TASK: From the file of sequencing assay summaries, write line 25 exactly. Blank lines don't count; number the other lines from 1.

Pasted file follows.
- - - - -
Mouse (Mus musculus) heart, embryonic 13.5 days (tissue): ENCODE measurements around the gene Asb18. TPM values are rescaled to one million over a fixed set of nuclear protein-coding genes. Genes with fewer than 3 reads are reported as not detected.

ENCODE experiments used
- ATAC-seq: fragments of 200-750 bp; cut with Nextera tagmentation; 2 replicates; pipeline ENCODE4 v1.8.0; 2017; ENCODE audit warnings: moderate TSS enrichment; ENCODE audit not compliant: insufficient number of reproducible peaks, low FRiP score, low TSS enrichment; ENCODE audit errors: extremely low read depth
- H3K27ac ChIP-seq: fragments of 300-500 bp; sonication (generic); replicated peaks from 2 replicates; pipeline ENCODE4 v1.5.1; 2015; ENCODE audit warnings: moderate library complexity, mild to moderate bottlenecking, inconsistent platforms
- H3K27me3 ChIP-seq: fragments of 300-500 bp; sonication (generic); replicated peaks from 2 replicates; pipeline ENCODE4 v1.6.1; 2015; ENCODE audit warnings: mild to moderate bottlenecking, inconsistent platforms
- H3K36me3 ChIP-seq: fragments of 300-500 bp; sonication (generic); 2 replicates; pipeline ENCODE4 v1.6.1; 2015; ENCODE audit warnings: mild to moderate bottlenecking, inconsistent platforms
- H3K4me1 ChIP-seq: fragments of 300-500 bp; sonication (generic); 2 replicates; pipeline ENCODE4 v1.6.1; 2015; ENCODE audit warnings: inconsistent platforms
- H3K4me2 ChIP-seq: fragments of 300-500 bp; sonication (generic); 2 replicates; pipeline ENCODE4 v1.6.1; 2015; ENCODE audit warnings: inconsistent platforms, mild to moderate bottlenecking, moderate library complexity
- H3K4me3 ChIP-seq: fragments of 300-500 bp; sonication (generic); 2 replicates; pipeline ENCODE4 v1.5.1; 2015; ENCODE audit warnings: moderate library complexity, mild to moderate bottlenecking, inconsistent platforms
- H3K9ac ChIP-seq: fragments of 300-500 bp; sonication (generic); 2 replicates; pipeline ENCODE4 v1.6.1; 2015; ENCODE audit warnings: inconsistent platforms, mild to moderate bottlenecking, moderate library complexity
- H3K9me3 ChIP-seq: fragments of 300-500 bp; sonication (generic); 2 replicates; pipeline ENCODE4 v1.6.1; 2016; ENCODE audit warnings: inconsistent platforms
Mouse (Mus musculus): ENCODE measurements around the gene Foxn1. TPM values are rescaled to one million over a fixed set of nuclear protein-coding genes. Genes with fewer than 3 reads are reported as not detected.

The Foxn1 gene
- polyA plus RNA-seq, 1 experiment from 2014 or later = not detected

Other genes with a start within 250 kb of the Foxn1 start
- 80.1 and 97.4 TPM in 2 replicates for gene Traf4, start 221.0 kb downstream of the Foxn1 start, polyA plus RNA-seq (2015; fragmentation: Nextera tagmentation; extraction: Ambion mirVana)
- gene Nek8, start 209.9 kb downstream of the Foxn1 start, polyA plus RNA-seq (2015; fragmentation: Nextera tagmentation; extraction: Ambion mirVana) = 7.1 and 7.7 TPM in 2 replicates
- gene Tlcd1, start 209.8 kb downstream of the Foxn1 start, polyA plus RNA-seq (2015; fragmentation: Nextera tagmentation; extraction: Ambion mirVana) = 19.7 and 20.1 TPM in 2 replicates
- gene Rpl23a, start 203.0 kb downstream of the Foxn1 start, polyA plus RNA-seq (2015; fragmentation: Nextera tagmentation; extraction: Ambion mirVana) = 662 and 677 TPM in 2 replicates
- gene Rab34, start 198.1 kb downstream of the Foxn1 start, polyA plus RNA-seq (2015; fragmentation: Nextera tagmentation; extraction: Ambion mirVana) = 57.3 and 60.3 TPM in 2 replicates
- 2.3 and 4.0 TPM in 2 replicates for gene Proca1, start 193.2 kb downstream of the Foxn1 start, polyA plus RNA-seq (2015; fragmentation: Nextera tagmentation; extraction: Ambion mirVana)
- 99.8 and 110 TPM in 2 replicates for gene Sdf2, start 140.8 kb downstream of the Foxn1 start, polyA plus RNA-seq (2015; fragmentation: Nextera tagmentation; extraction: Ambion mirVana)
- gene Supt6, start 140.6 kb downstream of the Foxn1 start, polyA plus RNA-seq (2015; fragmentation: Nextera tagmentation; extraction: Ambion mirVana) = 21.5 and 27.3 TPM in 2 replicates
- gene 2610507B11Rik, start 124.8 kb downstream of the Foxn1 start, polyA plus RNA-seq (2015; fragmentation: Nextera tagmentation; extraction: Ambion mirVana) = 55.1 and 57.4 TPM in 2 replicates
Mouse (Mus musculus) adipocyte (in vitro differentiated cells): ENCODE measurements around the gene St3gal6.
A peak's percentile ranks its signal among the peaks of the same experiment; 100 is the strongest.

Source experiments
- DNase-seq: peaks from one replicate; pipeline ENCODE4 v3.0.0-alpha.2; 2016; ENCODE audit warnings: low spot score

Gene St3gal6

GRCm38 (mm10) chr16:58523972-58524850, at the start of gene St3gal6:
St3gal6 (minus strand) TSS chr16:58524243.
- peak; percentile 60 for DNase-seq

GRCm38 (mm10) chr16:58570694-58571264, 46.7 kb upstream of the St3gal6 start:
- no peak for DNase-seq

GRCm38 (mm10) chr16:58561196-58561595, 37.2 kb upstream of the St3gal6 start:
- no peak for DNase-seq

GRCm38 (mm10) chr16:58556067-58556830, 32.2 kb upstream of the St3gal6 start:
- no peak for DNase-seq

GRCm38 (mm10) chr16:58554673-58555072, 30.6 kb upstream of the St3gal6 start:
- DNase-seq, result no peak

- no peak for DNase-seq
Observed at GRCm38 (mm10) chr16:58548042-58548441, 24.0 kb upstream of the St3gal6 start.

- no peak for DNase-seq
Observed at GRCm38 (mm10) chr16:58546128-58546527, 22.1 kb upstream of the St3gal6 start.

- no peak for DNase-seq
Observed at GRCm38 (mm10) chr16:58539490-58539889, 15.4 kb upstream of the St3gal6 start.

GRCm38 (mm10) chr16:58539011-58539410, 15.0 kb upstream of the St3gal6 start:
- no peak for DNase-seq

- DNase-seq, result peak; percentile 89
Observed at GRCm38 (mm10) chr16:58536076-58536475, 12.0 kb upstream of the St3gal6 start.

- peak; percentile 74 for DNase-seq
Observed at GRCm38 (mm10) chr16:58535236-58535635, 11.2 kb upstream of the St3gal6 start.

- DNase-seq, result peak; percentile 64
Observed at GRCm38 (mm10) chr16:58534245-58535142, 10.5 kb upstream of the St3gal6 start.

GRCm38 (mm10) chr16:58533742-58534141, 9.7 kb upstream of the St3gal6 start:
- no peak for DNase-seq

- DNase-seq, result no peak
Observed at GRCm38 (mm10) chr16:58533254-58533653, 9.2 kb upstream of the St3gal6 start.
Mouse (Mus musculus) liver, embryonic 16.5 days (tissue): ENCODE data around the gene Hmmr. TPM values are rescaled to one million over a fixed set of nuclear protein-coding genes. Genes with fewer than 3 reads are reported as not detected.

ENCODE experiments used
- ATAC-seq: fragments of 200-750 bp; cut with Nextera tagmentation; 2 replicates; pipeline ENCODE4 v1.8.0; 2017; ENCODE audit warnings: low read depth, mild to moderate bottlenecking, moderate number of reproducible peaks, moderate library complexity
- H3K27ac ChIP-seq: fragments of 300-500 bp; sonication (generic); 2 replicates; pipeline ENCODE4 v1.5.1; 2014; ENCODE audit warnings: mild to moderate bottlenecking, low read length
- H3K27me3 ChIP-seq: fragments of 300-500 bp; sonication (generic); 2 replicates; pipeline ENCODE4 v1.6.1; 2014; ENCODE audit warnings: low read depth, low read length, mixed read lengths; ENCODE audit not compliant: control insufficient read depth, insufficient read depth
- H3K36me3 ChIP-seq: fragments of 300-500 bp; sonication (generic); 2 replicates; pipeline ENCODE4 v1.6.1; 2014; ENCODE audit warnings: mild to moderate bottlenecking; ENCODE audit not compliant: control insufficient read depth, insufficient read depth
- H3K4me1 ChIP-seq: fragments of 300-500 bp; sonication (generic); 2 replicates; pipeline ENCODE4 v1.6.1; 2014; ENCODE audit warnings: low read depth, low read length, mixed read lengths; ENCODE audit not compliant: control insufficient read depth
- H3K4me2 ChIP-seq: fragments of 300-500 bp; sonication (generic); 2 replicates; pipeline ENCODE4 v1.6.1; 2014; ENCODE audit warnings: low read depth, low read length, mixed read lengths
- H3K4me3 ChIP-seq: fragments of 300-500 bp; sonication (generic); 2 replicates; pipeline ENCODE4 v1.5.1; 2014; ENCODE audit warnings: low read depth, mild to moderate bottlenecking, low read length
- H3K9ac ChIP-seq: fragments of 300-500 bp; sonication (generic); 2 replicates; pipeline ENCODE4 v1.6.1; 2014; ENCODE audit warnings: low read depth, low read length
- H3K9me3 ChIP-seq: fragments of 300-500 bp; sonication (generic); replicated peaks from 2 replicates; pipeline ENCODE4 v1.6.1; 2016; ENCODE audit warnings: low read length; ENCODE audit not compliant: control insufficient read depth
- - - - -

Mouse (Mus musculus) adipocyte (in vitro differentiated cells): ENCODE measurements around the gene St3gal6.